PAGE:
John Ramsay McCulloch, 1789-1864
A prolific Scottish journalist, John Ramsay McCulloch was one of the most ardent and doctrinaire
expositors of the Classical Ricardian School.
McCulloch began his career as the editor of The Scotsman, eventually
moving on to the whiggish Edinburgh
Review, where he served as economics editor until the late 1830s.
McCulloch used his position at the Review to popularize the Classical theories and promote
his favorite economic policies, such as the repeal of
the Corn Laws, the retention of the Poor
Laws and the legalization of trade unions. McCulloch also lectured on political economy at University
London from 1828 to 1832. In 1838, he was appointed the
Comptroller of HM Stationary Office.
McCulloch's main work, Principles (1825), was perhaps the first successful
"serious" textbook in economics (and a rather loyal reading of Ricardo's theory). However, McCulloch is often considered a
"lightweight" in terms of the development of economic theory.
His main contribution was the ill-fated "wages fund" doctrine (1824,
also the editor of the 1828 edition of Adam Smith's Wealth
of Nations and the 1846 edition of David Ricardo's
Works. He also composed some of the earliest accounts of the history of
economic thought (naturally, flattering to the Ricardians). His
monumental 1837 treatise provides a statistical account of the failure of the Malthusian
Major Works of John Ramsay McCulloch
- An Essay on a Reduction of the Interest of the National
- "On Ricardo's Principles of Political Economy and Taxation",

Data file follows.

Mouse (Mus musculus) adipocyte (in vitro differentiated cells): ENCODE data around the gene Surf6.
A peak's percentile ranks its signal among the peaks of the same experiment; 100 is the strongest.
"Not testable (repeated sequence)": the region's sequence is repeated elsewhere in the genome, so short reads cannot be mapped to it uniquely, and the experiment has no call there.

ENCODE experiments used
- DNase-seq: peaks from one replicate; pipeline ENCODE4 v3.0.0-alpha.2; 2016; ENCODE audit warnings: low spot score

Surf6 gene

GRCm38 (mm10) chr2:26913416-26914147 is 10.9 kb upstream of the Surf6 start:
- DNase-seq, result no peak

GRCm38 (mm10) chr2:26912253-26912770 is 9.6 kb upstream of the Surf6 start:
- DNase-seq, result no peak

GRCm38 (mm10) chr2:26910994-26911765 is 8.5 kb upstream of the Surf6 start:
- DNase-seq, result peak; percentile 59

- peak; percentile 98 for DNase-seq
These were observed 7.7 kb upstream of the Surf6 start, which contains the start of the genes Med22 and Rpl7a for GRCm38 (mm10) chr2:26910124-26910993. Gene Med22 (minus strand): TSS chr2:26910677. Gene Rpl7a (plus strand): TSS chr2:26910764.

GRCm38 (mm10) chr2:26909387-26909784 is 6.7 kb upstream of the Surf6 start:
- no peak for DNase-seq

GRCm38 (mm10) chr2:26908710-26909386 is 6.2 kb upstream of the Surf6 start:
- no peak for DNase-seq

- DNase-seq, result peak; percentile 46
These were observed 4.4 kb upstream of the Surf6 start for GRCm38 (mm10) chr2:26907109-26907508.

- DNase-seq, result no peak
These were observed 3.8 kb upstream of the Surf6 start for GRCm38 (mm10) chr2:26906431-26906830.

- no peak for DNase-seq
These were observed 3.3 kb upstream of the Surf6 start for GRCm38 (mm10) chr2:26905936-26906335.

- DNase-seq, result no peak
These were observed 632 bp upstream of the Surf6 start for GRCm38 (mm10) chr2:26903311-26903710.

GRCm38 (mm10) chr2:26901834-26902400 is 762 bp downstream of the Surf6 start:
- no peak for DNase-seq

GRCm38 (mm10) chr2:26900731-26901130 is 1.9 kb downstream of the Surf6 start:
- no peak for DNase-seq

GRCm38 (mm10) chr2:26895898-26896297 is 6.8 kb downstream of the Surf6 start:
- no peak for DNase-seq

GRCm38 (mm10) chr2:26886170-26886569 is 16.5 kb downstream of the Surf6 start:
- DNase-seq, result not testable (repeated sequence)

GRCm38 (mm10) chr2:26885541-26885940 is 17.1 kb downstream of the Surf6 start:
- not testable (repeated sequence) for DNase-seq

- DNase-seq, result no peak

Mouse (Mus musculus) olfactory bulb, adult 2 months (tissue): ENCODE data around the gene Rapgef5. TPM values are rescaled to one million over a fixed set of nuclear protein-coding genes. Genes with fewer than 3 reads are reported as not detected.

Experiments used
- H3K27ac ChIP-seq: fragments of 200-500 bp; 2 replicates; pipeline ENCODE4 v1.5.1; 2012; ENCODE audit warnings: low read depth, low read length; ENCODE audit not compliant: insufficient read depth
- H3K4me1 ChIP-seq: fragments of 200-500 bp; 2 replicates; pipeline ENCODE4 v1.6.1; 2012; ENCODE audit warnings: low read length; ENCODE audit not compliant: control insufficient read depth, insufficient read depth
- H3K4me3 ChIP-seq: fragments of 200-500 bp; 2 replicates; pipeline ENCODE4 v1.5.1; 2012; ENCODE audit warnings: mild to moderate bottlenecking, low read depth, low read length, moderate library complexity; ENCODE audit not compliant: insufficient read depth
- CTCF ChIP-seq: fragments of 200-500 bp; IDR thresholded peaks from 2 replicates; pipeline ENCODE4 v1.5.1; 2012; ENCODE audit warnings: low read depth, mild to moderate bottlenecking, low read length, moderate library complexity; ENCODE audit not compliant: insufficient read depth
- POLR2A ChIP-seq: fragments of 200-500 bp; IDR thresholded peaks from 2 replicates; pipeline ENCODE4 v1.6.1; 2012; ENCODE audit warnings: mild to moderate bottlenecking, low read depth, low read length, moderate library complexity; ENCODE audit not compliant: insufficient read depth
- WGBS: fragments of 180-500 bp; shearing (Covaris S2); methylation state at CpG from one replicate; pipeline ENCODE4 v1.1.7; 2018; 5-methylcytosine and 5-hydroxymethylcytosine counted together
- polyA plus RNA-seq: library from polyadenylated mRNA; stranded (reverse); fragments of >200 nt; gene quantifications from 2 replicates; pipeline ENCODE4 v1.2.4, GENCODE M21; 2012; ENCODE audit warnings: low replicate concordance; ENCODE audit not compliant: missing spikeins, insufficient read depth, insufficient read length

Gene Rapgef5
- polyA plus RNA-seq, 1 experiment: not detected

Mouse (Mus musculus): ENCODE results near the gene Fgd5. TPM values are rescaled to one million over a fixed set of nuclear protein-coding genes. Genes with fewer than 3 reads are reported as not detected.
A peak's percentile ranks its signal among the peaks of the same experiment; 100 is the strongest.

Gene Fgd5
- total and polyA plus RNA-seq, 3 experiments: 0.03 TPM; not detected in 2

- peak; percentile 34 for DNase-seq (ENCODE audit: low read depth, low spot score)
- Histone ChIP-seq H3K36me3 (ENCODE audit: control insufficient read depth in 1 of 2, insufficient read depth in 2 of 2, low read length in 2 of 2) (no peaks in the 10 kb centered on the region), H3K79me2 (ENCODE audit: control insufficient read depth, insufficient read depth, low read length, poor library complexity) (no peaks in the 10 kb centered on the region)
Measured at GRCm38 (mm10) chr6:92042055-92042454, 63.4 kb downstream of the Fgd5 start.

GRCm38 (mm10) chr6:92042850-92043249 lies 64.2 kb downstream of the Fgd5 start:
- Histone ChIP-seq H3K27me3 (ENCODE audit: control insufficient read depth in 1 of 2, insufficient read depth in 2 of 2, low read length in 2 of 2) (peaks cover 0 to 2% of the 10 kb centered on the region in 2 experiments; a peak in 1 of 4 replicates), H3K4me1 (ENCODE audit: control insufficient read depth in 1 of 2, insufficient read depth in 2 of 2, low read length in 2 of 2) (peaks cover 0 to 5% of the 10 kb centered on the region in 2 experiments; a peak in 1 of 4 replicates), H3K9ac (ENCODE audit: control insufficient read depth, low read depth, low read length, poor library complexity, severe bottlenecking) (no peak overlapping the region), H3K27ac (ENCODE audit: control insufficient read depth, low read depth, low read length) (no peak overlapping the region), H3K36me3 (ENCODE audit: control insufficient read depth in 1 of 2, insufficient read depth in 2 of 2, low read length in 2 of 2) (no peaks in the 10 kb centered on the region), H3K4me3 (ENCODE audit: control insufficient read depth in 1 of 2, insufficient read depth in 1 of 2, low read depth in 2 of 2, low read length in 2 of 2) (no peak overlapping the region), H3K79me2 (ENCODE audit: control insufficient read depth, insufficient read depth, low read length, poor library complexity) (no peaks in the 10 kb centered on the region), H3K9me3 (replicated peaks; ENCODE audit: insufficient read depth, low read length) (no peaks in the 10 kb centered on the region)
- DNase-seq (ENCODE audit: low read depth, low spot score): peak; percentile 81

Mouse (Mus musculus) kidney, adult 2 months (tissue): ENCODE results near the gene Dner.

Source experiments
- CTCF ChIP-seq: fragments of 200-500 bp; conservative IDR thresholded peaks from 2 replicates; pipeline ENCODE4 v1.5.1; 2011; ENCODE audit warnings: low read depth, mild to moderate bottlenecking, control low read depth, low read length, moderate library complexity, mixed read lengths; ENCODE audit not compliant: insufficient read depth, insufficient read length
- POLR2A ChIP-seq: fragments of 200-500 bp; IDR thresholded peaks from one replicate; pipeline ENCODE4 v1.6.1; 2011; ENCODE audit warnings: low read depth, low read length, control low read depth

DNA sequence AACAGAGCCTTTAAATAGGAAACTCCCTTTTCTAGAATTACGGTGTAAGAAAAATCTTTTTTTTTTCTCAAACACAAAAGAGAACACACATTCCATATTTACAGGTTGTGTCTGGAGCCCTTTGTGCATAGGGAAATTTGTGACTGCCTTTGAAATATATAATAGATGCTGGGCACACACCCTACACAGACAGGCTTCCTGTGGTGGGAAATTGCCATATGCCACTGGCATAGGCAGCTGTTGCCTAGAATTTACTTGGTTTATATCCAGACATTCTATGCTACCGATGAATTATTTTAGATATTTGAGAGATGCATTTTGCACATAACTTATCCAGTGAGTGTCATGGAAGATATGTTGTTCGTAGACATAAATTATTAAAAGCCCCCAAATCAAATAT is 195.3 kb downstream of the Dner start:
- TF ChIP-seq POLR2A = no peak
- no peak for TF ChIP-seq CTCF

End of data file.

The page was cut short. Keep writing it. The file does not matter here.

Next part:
1818, Edinburgh Review
- "Taxation and the Corn Laws", 1820, Edinburgh Review
- "The Opinions of Messrs. Say, Sismondi and Malthus, on Effects of
Machinery and Accumulation", 1821, Edinburgh Review
- "On Combination Laws, Restraints on Emigration, &c.",
1824, Edinburgh Review
- "Political Economy", 1824, Encyclopaedia Britannica.
- "French Law of Succession", 1824, Edinburgh Review.
- A Discourse on the Rise, Progress, Peculiar Objects and Importance
of Political Economy, 1824.
- The Principles of Political Economy, with a sketch of the rise and
progress of the science. 1825.
- An Essay on the Circumstances which Determine the Rate of Wages and
the Condition of the Working Classes, 1826.
- "On Commercial Revulsions", 1826, Edinburgh Review
- "Abolition of the Corn Laws", 1826, Edinburgh Review
- "On Poor Laws", 1828, Edinburgh Review
- "Rise, Progress, Present State, and Prospects of the British
Cotton Manufacture", 1827, Edinburgh Review.
- Editor, Wealth of Nations by Adam Smith,
- "Jones on the Theory of Rent", Edinburgh Review,
- Principles, Practice and History of
- "Chalmers on Political Economy", 1832, Edinburgh Review.
- A Dictionary, Practical, Theoretical and Historical of Commerce and
Commercial Navigation, 1832.
- A Descriptive and Statistical Account of the British Empire,
exhibiting its extent, physical capacities, population, industry, and
civil and religious institutions. 2 volumes, 1837
- Statements Illustrative of the Policy and Probable Consequence of
the Proposed Repeal of the Existing Corn Law, 1841.
- The Literature of Political Economy, 1845.
- Editor, The Works of David Ricardo,
Esq. with a notice of the life and writings of the author, 1846.
- A Treatise on the Succession to Property Vacant by Death, 1848.
- A Treatise on Metallic and Paper Money and Banks, 1858
- Treatises and Essays, 1859.
- A Treatise on the Principles and Practical Influence of Taxation
and the Funding System, 1863.
Resources on John Ramsay McCulloch